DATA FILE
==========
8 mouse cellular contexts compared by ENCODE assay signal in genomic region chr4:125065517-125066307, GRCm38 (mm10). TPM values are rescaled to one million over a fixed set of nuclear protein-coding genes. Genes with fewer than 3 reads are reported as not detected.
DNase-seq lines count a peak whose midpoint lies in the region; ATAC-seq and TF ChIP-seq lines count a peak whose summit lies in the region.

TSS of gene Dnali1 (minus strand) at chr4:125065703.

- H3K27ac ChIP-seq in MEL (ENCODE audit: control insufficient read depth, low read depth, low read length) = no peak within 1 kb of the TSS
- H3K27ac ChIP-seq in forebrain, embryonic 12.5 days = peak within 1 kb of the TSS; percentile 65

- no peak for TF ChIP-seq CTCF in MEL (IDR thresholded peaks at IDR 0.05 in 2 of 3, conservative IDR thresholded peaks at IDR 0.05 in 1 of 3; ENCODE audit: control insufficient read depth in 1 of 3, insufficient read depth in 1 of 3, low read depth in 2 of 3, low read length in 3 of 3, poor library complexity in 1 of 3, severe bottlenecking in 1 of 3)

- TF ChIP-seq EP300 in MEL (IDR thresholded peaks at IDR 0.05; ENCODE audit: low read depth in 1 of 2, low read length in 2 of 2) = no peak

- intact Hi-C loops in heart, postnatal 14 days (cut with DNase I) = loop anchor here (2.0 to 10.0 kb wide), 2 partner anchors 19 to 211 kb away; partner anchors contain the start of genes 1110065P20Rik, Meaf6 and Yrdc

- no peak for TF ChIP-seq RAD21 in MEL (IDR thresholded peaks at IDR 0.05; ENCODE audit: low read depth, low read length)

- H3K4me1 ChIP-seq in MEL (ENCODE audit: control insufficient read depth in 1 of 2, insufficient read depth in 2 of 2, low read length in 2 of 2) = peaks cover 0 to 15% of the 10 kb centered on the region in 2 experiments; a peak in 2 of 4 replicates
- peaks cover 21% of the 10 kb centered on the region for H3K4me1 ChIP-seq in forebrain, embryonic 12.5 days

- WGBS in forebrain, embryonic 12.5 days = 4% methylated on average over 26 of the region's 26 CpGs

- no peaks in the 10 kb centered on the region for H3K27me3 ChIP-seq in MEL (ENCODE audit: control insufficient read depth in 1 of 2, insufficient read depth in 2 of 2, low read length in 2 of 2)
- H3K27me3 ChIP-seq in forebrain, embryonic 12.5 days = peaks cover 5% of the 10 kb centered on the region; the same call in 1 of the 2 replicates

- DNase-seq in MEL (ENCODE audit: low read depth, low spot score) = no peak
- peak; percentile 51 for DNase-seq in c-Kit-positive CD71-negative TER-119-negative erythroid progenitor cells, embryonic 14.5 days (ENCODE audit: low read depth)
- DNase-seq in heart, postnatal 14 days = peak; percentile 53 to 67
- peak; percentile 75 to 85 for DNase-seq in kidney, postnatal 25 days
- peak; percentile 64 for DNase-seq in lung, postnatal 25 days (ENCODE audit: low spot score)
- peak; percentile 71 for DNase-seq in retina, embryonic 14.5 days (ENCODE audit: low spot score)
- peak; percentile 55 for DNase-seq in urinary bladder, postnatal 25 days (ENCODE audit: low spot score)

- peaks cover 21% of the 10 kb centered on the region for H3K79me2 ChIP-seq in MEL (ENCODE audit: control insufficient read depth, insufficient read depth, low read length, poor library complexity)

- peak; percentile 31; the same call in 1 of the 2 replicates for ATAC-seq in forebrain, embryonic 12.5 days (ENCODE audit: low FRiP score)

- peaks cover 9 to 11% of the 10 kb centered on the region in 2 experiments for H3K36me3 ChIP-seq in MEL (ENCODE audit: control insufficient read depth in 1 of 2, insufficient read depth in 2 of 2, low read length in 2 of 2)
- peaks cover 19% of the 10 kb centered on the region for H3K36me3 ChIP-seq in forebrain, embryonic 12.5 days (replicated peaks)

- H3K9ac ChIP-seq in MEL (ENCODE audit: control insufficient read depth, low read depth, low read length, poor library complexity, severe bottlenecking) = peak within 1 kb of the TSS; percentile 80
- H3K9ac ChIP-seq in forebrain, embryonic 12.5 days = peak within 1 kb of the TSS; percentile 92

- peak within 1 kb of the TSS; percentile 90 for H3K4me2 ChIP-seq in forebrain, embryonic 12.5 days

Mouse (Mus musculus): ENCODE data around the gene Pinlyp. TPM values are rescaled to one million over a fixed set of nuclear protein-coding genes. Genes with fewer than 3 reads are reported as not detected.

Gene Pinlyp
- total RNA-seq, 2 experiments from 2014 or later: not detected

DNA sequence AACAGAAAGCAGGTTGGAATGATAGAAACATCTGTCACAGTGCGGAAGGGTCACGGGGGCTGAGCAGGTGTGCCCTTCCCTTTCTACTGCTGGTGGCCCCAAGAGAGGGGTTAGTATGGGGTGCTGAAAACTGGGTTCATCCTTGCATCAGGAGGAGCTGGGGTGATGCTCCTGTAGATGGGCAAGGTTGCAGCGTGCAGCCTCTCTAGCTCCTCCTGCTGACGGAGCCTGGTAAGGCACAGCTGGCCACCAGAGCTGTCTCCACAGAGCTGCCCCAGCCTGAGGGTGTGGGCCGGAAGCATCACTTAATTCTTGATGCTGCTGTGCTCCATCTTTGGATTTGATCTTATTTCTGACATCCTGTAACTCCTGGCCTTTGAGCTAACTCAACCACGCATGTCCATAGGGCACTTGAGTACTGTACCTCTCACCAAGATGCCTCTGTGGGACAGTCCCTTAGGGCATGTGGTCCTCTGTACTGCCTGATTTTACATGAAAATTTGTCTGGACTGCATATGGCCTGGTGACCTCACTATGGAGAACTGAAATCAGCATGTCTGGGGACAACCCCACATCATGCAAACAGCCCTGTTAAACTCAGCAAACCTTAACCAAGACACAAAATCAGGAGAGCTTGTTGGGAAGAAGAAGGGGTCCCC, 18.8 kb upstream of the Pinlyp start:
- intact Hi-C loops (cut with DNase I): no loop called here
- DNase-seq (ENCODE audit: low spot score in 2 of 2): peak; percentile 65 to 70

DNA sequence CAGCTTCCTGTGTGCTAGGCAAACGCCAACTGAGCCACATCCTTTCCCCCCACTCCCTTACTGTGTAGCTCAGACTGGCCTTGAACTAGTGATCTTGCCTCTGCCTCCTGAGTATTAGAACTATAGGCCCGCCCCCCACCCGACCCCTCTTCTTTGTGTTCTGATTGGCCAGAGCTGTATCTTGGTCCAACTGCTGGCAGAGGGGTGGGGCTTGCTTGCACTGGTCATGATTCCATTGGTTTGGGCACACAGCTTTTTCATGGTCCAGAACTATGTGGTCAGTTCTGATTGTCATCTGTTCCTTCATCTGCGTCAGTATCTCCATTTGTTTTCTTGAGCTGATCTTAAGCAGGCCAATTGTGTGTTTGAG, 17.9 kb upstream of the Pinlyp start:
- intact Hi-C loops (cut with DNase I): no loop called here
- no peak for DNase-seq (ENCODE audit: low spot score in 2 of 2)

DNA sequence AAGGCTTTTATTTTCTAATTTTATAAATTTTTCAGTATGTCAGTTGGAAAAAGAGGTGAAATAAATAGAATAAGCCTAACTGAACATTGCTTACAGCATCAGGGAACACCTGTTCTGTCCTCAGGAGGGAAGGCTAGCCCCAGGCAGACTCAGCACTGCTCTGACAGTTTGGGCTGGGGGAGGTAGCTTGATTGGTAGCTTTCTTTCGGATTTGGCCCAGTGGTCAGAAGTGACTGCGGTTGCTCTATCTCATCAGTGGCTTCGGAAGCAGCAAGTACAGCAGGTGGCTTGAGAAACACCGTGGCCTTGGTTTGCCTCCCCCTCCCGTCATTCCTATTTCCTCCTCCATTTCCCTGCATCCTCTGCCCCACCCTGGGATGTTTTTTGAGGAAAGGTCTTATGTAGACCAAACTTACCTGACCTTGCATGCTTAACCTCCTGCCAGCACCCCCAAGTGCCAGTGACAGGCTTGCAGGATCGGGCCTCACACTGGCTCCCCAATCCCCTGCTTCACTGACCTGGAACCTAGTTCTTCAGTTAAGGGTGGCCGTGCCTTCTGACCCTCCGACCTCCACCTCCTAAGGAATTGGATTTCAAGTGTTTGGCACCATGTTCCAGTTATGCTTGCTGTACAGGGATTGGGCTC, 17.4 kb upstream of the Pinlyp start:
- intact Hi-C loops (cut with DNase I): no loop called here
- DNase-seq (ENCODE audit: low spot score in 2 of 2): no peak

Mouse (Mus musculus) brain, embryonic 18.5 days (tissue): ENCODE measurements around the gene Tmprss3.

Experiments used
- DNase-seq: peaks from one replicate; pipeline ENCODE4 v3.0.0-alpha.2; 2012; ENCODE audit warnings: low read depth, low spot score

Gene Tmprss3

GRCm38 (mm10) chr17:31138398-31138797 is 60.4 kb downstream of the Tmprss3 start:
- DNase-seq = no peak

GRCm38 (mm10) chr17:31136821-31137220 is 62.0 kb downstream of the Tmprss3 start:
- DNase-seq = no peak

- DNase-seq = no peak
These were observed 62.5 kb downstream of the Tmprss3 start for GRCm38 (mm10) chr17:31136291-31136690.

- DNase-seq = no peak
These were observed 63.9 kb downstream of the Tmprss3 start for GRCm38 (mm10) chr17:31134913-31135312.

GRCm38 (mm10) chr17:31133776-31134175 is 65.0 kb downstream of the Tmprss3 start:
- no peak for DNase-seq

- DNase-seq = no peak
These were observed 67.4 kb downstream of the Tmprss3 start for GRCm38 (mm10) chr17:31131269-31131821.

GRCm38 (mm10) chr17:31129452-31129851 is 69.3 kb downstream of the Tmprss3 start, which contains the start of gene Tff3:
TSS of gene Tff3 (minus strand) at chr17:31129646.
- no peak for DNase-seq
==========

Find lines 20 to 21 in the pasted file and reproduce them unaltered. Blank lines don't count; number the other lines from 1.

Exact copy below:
- peak; percentile 71 for DNase-seq in retina, embryonic 14.5 days (ENCODE audit: low spot score)
- peak; percentile 55 for DNase-seq in urinary bladder, postnatal 25 days (ENCODE audit: low spot score)